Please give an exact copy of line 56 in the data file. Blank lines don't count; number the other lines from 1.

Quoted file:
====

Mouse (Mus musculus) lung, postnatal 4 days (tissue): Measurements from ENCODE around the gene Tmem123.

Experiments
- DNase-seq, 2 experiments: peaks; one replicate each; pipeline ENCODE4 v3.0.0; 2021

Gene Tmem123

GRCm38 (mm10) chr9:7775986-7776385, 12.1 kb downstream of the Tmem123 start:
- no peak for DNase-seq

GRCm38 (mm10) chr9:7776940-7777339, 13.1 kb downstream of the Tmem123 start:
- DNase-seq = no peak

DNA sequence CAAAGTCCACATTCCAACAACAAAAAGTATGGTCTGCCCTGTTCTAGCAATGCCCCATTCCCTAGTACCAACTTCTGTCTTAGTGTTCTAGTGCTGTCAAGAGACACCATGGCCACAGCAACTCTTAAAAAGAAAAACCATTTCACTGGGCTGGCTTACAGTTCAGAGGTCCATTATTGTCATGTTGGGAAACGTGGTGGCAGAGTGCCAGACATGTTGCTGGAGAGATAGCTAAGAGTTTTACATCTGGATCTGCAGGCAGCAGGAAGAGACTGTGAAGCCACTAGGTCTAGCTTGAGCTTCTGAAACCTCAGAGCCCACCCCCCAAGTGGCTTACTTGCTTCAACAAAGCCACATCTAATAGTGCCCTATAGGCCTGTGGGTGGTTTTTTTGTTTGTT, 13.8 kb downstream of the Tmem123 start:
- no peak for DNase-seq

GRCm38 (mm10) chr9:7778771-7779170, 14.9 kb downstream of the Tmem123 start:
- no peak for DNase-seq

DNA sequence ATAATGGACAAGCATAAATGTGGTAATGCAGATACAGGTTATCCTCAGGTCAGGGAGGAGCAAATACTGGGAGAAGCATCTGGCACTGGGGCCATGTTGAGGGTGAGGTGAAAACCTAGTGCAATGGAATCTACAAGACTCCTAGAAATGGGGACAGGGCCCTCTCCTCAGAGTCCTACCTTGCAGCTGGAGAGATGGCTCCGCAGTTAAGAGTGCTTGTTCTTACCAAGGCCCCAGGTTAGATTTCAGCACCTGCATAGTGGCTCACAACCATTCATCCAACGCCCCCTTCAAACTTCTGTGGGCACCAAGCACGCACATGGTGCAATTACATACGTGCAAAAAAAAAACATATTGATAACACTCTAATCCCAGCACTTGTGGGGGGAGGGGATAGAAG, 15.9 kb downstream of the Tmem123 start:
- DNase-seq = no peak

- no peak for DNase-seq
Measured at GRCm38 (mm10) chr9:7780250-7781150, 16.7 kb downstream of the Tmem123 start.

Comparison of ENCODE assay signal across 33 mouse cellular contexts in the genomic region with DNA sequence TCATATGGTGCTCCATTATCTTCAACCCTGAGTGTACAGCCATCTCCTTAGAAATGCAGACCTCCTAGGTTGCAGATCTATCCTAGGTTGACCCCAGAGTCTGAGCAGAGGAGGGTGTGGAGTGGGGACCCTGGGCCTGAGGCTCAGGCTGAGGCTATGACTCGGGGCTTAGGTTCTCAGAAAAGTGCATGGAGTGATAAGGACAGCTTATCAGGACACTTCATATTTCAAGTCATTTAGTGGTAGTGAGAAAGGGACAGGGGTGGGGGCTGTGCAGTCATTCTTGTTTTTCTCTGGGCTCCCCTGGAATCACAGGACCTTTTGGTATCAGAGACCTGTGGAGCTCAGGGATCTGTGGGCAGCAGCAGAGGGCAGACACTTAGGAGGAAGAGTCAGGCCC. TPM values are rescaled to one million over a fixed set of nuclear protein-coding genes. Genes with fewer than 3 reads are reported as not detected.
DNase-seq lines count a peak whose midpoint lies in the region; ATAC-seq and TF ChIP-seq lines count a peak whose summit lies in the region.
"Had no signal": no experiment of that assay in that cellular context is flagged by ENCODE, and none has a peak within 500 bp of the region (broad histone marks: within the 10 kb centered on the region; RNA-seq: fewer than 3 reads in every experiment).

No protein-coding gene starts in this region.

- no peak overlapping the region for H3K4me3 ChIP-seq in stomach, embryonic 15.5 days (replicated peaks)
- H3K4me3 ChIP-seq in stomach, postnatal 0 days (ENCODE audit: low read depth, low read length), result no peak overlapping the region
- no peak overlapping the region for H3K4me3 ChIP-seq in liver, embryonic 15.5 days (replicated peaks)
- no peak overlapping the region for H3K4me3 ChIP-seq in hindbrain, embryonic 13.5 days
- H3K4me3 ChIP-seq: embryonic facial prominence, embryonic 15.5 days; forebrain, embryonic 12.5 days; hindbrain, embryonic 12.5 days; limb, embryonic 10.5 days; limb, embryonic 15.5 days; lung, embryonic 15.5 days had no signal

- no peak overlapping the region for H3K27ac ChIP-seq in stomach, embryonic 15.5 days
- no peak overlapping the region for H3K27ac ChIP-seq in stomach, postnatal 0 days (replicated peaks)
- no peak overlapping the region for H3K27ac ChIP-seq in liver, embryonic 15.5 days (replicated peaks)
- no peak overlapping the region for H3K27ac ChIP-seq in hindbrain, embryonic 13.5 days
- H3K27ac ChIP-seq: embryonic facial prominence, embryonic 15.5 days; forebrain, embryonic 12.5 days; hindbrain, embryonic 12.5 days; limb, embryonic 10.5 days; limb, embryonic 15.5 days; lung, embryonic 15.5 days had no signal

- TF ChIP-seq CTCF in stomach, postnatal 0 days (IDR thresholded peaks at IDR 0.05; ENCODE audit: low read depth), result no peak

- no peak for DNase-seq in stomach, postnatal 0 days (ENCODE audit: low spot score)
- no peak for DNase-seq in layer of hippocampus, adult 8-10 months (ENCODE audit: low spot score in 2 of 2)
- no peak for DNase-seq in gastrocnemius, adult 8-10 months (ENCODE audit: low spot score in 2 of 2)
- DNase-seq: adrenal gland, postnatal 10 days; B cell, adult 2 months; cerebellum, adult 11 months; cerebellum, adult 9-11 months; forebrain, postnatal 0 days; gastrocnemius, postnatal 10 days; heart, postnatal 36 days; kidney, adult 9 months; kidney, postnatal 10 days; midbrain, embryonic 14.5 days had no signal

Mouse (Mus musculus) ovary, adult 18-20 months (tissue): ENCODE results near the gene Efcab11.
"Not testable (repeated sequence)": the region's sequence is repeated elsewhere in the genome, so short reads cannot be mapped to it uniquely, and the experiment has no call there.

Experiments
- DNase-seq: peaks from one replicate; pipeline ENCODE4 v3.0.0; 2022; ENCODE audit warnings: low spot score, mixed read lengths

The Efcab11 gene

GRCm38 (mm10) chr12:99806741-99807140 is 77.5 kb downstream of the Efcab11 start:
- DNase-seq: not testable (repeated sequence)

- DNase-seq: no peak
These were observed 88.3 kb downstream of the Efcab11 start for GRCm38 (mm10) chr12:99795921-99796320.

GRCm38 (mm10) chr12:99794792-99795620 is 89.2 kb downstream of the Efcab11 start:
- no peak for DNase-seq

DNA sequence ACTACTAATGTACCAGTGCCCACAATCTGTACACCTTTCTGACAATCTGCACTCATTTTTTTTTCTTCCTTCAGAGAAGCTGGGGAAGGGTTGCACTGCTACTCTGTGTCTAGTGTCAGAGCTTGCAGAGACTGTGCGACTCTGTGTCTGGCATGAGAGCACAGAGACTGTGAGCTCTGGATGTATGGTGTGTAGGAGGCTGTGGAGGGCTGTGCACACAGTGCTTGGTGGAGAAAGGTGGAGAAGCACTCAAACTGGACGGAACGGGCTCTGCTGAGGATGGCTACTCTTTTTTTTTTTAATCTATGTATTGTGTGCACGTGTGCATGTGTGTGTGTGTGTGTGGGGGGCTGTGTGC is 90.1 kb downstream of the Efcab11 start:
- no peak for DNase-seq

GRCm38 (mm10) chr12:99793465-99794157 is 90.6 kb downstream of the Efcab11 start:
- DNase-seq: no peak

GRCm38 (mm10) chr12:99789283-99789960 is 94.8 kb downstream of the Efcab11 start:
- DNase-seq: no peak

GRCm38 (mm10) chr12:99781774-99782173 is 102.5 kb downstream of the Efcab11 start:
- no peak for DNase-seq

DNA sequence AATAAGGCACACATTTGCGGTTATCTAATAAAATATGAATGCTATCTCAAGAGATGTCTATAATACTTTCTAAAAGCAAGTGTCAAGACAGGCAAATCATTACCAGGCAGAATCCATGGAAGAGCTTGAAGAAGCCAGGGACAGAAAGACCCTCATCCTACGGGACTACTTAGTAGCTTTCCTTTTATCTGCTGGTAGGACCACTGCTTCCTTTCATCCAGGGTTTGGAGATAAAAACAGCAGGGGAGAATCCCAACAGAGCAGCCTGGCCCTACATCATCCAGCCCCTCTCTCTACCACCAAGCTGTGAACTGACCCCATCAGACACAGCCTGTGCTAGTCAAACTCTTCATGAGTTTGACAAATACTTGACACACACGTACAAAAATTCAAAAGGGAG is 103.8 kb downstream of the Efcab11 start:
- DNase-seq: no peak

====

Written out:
- DNase-seq: no peak